The surviving, incomplete orchestra parts for Battleship Potemkin and October have been largely ignored during the reconstruction of the music for those films, not least of all for legal reasons.That is surprising, given that apart from Berlin. Symphony of a Great City it is those two audacious "collaborations" of Meisel and Sergej Eisenstein that keep the composer's name alive. It was a collaboration of correspondence between Moscow and Berlin. Meisel was very eager to bring his music to Eisenstein's attention, so various parts were sent to Moscow and ended up in what is today the Eisenstein archive there. It contains the original orchestral version of the music for Battleship Potemkin and the original chamber music score for October. In addition, an almost complete orchestration of the parts of the score for October was found in the British Film Institute's archives. Since the end of the 1970s, both film scores have been reconstructed numerous times and edited into various versions of the reconstructed films.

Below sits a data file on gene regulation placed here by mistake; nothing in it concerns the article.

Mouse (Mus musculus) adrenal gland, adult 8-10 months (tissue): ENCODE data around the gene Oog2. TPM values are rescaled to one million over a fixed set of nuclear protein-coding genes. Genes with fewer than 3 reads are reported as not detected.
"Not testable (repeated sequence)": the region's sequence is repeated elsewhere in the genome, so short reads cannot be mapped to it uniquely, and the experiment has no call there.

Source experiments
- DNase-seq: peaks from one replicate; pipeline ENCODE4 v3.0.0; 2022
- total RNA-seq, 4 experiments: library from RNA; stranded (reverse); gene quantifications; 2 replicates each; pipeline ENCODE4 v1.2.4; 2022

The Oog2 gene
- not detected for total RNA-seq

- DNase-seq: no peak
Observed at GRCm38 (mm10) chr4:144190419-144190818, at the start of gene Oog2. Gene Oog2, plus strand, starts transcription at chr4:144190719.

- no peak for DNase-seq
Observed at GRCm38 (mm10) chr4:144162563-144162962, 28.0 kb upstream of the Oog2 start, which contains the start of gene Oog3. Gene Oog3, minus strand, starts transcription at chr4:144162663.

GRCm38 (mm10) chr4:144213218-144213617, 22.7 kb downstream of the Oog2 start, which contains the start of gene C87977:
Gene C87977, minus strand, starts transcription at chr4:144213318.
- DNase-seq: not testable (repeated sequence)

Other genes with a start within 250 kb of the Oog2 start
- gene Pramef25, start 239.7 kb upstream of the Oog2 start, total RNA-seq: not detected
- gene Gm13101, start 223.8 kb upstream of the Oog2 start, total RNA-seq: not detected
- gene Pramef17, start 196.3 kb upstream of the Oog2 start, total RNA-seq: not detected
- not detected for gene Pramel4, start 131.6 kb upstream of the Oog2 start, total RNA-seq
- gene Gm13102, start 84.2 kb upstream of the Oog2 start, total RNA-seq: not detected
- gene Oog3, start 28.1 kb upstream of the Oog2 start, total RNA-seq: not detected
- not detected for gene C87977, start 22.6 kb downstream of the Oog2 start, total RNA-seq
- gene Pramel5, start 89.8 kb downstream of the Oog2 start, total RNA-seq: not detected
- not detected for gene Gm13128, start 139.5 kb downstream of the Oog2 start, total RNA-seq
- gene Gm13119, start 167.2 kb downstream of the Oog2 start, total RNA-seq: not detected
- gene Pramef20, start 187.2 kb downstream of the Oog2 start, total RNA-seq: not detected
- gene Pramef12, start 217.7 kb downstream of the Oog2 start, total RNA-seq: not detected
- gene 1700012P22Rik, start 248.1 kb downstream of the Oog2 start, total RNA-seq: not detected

Battleship Potemkin was the first narrative film for which Meisel composed the music. His score was decisive to the film's success, with the powerful music a key factor in bringing the movie worldwide acclaim. The intricate score, written in 12 days and nights, initially for a salon orchestra (including three percussionists!), virtually bubbles with inventiveness. It has bold harmonies, an elaborate structure, and strong leitmotifs. Meisel was a maestro at completely dovetailing the rhythms of the music and the images, particularly when he was conducting. His music is notably intended to simulate noise, but it goes far beyond a mere exposition of the images. Eisenstein's pictures soup boiling, sailors eating, the vision of the hanged man are imbued with an unparalleled psychological duplication that, while indebted to the characteristic style of the era, goes far beyond it. The harmonies of the music for Battleship Potemkin set themselves apart from the classic counterpoint and an expanded late Romantic tonality.